In your opinion, what are the three biggest challenges for the media industry? (Please check three answers)

Along with digitization, piracy, the economic crisis, oversupply and other issues, one of the 10 possible answers that you get to choose as among the three biggest challenges to publishers:

– Strengthened position of authors (increasing possibility for direct marketing without a publisher/bookseller)

The fact that this is one of the possible answers tells you that the market is shifting dramatically.

The fact that the following is also among the possible answers tells you we are at a crossroads.

– Concentration of distribution channels

Either authors will gain significant power in the new marketplace or big players like Google and Amazon will so overwhelm us all that we would do well to learn a new trade that will always be in demand, like plumbing.

We live in interesting times.

– Anita Bartholomew

September 10, 2009

Google settlement an “end run around copyright law” says Register of Copyrights

Finally, Congress is reviewing the settlement. Where have they all been until now?

From a report in The Wall Street Journal:

The head of the U.S. Copyright Office told Congress on Thursday that she had serious concerns about Google Inc.’s (GOOG) legal settlement with authors and publishers who sought to block the company from scanning books and making them searchable online.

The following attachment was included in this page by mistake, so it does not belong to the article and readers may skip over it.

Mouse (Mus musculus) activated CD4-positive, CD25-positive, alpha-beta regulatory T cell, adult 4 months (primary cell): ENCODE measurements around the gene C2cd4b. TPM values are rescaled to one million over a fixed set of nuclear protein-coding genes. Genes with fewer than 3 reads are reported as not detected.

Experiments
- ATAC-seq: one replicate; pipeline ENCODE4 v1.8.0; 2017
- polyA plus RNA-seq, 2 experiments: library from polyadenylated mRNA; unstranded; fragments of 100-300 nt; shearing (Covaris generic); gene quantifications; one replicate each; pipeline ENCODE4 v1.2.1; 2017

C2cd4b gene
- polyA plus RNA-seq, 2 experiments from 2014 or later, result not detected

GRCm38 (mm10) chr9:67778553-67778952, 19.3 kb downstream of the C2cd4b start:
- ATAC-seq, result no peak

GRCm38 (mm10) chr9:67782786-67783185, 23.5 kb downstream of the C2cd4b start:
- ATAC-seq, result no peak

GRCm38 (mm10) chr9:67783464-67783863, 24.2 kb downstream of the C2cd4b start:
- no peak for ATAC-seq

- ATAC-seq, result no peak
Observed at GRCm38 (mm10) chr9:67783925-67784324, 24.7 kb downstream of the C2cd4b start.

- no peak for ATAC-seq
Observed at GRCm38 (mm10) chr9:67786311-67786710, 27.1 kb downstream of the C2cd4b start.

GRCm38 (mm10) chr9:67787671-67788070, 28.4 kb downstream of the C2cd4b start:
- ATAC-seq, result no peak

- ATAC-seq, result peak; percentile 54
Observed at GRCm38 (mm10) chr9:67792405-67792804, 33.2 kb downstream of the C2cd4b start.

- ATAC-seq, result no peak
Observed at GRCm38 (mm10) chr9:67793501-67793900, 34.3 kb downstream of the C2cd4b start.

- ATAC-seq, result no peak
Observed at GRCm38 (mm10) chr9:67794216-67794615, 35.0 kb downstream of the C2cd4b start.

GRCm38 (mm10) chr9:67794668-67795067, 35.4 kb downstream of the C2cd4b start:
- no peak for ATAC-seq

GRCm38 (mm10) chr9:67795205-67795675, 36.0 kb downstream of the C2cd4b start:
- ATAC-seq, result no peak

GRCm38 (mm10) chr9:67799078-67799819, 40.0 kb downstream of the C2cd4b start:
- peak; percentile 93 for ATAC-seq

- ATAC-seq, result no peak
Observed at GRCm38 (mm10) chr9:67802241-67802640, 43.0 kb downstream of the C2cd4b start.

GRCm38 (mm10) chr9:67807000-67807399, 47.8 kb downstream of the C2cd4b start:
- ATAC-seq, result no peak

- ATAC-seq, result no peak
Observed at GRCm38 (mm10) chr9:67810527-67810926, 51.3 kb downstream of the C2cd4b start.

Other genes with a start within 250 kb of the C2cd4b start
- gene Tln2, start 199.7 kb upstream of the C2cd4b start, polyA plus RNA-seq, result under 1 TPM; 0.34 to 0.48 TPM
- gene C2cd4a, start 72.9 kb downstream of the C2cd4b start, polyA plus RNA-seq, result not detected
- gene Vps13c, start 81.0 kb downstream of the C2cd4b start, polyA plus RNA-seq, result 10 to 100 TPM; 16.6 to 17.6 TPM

Marybeth Peters, the register of copyrights, said in written testimony before the House Judiciary Committee that the Copyright Office was particularly concerned that the settlement would allow Google to display and distribute out-of-print books without prior consent from the copyright owners of those books.

“To allow a commercial entity to sell such works without consent is an end-run around copyright law as we know it,” Peters said.

“In the view of the Copyright Office, the settlement proposed by the parties would encroach on responsibility for copyright policy that traditionally has been the domain of Congress,” she said.

September 3, 2009

Before tomorrow’s opt-out deadline: What you need to know about the Google settlement